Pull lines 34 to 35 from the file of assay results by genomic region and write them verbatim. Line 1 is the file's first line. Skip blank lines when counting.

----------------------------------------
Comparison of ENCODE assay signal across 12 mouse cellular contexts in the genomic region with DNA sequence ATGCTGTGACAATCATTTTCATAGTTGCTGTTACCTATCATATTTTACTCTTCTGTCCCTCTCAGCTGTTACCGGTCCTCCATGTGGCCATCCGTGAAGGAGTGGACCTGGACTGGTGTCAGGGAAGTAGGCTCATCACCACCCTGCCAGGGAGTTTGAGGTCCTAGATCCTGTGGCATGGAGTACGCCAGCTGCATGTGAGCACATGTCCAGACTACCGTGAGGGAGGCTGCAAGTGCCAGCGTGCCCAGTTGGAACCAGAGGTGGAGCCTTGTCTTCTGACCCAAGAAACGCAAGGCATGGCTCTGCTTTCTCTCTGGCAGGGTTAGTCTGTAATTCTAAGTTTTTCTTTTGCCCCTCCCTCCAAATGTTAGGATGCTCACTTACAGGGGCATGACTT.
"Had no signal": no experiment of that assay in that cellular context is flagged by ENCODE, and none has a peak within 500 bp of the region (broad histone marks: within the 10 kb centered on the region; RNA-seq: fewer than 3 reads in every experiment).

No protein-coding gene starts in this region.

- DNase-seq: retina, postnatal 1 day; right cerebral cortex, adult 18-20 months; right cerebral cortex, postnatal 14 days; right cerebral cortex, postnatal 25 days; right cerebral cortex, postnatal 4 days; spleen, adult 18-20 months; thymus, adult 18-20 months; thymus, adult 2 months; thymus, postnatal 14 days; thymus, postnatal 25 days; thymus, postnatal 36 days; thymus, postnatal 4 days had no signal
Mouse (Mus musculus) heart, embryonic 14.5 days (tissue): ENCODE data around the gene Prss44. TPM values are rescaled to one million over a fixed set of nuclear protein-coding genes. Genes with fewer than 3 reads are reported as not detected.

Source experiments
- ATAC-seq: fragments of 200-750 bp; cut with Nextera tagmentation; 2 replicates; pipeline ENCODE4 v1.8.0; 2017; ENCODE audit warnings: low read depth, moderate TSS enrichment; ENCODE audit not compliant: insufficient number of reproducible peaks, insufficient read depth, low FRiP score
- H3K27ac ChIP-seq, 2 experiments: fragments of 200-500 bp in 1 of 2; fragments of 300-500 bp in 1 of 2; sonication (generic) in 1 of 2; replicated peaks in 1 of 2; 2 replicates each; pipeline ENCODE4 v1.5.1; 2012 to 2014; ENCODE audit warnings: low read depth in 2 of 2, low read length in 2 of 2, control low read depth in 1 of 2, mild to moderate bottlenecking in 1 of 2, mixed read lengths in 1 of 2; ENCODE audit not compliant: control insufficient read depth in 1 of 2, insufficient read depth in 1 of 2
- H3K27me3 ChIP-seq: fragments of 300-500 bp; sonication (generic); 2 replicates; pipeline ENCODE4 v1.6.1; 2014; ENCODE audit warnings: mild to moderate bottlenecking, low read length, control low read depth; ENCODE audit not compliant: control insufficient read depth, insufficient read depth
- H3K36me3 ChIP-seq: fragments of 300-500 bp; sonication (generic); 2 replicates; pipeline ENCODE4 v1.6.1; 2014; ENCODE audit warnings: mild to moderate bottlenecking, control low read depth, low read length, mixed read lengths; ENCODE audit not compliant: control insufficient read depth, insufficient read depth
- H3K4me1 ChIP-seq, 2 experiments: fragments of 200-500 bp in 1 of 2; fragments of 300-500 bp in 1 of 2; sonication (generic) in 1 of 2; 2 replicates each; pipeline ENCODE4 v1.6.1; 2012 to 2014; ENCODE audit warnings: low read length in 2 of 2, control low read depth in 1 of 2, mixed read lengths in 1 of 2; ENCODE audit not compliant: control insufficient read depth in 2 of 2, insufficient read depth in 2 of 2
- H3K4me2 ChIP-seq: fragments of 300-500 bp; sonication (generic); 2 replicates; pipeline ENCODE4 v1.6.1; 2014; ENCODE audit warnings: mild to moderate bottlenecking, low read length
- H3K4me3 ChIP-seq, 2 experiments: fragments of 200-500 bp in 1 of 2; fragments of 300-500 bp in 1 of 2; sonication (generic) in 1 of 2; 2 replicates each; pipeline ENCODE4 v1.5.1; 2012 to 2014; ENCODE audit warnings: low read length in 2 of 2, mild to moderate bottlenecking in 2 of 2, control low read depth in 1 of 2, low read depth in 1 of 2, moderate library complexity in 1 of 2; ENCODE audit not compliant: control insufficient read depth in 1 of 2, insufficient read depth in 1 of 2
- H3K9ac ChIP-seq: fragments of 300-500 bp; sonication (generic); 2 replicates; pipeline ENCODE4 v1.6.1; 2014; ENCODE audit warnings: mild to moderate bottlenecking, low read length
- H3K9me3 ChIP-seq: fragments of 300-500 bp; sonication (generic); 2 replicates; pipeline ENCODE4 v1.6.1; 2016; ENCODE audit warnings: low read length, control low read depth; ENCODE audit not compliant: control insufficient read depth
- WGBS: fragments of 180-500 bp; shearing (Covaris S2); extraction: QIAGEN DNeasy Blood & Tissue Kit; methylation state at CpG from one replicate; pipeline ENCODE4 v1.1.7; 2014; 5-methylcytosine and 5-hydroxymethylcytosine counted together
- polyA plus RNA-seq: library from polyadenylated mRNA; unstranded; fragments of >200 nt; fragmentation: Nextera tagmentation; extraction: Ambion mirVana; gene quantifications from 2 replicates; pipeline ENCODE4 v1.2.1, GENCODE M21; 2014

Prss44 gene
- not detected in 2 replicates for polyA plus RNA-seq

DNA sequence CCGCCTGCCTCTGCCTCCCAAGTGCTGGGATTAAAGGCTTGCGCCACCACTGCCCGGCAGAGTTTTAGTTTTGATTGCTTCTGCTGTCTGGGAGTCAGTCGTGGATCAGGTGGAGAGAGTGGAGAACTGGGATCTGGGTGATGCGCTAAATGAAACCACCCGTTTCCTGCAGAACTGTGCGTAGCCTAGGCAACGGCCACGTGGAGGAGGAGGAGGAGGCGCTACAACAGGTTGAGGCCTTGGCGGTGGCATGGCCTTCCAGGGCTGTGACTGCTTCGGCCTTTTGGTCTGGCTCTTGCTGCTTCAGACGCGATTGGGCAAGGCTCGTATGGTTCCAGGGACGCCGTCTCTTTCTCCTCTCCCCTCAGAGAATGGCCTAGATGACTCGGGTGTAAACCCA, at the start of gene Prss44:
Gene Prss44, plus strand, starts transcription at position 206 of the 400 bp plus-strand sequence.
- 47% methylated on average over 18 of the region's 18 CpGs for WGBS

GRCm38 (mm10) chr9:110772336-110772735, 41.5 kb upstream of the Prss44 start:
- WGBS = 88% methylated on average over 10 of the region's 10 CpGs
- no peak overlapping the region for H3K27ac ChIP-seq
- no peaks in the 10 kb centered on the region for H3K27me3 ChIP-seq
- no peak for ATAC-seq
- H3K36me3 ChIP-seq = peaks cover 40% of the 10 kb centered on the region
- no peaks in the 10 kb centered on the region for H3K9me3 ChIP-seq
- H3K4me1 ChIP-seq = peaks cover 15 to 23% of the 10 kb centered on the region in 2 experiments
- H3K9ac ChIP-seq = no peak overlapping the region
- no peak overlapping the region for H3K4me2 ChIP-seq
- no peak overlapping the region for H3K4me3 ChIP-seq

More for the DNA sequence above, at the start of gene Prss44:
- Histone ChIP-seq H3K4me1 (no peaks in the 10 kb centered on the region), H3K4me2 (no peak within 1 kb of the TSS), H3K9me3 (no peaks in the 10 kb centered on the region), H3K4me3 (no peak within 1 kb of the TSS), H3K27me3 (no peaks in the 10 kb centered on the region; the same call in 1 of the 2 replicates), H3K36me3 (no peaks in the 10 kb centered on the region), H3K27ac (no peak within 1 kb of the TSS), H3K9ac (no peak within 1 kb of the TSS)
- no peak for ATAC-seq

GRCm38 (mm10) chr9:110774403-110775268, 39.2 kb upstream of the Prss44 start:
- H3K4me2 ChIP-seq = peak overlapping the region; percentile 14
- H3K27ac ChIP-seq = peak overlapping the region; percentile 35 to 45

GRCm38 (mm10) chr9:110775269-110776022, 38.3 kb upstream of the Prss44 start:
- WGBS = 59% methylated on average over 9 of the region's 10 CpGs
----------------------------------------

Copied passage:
More for the DNA sequence above, at the start of gene Prss44:
- Histone ChIP-seq H3K4me1 (no peaks in the 10 kb centered on the region), H3K4me2 (no peak within 1 kb of the TSS), H3K9me3 (no peaks in the 10 kb centered on the region), H3K4me3 (no peak within 1 kb of the TSS), H3K27me3 (no peaks in the 10 kb centered on the region; the same call in 1 of the 2 replicates), H3K36me3 (no peaks in the 10 kb centered on the region), H3K27ac (no peak within 1 kb of the TSS), H3K9ac (no peak within 1 kb of the TSS)